AI unlikely to trigger an employment apocalypse
The seemingly unstoppable march of artificial intelligence (AI) continues to garner attention from business leaders, policymakers, and media commentators. A recent example is the breathless excitement around OpenAI’s ChatGPT—a “chatbot” capable of quickly completing many tasks previously reserved for humans. Since its release last fall, ChatGPT has been used to compose letters and entire essays, draw up wills, manage customer inquiries and produce training manuals for employees. There’s evidence that this so-called “generative” form of AI can even do coding and basic computer programming.
Not surprisingly, the latest developments in AI are sparking fears that vast numbers of jobs may be at risk as machines substitute for human labour across a growing array of occupations. In fact, a group of scientists, technology experts and academics recently launched a petition calling for a six-month halt to work on AI. That’s unlikely, to say the least. As countries and companies scramble to adapt to the digital economy, it’s unrealistic to expect everyone will agree to down tools.
Economists at U.S. investment bank Goldman Sachs estimate that AI could disrupt up to 300 million jobs worldwide within the next few years. Among the sectors most likely to be affected are finance, publishing, law, education, customer services, market research and other industries where large numbers of employees assemble, analyze and disseminate information.
However, consistent with past waves of technological innovation, the spread of AI will also spur employment growth in some industries and alter many current jobs. The same Goldman Sachs study finds that AI will increase labour productivity and boost global economic output by 5 to 7 per cent.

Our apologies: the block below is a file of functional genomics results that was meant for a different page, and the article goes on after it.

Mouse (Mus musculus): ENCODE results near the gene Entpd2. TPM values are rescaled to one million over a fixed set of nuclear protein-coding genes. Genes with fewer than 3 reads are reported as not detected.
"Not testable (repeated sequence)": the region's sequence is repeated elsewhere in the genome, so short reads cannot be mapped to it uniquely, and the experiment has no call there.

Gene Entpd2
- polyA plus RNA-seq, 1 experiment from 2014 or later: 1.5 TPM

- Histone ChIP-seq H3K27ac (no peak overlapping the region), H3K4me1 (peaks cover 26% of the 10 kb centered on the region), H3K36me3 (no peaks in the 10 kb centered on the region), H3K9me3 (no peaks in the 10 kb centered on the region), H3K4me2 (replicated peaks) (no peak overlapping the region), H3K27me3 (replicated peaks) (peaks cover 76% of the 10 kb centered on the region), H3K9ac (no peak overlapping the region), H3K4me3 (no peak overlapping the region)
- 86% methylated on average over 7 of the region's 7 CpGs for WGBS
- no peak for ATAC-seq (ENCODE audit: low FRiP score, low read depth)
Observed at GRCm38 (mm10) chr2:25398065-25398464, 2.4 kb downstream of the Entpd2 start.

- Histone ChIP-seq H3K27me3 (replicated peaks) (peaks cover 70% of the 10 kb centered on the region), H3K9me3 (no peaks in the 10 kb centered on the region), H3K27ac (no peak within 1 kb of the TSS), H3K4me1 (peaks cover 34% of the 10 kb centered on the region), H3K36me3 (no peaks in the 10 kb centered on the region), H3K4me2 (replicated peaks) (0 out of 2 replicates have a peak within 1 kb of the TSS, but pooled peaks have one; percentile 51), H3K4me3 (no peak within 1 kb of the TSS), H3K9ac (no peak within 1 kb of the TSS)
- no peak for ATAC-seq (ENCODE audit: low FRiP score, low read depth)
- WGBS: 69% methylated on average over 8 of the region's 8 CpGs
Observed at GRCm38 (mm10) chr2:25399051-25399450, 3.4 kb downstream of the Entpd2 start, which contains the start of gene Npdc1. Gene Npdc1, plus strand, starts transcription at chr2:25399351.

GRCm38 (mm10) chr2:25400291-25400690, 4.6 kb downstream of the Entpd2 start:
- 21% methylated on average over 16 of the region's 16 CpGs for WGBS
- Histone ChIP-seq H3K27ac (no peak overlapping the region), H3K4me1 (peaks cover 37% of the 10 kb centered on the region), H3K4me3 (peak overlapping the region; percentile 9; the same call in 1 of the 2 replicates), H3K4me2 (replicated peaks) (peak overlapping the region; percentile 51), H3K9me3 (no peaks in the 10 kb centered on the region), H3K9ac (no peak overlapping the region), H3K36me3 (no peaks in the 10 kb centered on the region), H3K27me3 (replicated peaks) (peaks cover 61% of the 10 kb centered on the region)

Advances in information and other technologies are hardly new. Automation of production and business processes has been underway for centuries, albeit the pace has accelerated in the last two decades. History furnishes little support for the view that the invention and take-up of new technologies leads to sharp and sustained declines in the total number of jobs in the economy.
Just consider today’s labour market. We live in a time of rapid technological change, yet almost everyone who wants a job is employed. In Canada and the United States, job vacancy rates hit all-time highs in 2022 while unemployment rates plumbed new depths. Human resources consulting firm ManpowerGroup says 77 per cent of the 39,000 firms it recently surveyed worldwide are experiencing difficulties in filling jobs, signalling a widespread talent shortage. The information technology sector apparently faces the biggest challenges in hiring and keeping staff, even as we read about large-scale layoffs by big technology companies.
To be sure, continued automation will affect many existing jobs, even as it eliminates some and stimulates employment growth in other parts of the economy. New research indicates that AI will impact up to two-thirds of all occupations. Most often, this will involve certain work tasks being automated, rather than jobs just disappearing. In some cases, automation will complement worker skills and knowledge, rather than substituting for them. As U.S. economic blogger Noah Smith puts it, automating tasks isn’t the same thing as automating jobs. At this point, we probably shouldn’t expect AI to trigger an employment apocalypse.
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